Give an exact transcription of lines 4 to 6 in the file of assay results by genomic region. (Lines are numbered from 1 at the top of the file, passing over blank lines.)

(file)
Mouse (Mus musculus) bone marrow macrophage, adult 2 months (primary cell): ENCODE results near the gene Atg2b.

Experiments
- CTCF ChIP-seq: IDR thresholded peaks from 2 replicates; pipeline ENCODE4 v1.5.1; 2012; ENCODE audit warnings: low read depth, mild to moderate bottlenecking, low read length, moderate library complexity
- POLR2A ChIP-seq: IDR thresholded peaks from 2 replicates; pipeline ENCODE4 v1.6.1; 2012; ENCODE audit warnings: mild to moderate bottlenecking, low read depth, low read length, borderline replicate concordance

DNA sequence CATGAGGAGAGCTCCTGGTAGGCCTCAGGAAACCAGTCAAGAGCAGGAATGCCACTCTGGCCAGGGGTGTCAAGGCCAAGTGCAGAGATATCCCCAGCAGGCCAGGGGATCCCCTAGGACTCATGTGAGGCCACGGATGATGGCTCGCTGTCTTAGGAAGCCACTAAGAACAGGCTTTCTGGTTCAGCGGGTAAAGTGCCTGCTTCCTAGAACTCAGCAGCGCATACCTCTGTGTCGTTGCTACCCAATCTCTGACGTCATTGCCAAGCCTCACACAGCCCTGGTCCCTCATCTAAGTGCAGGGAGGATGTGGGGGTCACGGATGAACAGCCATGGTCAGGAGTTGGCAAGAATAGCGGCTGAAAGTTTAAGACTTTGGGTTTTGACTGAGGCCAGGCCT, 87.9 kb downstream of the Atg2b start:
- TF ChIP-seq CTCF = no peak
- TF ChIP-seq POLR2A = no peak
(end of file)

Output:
- POLR2A ChIP-seq: IDR thresholded peaks from 2 replicates; pipeline ENCODE4 v1.6.1; 2012; ENCODE audit warnings: mild to moderate bottlenecking, low read depth, low read length, borderline replicate concordance

DNA sequence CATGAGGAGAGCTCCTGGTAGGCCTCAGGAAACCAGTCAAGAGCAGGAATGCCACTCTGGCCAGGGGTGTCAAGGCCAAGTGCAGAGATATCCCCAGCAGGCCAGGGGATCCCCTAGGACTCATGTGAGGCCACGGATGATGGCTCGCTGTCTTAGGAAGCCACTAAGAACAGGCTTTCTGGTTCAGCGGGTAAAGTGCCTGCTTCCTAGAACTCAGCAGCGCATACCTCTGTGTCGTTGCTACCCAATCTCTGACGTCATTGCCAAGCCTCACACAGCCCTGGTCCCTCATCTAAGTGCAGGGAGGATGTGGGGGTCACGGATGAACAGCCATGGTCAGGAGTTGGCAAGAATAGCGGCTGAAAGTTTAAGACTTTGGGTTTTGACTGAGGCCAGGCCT, 87.9 kb downstream of the Atg2b start:
- TF ChIP-seq CTCF = no peak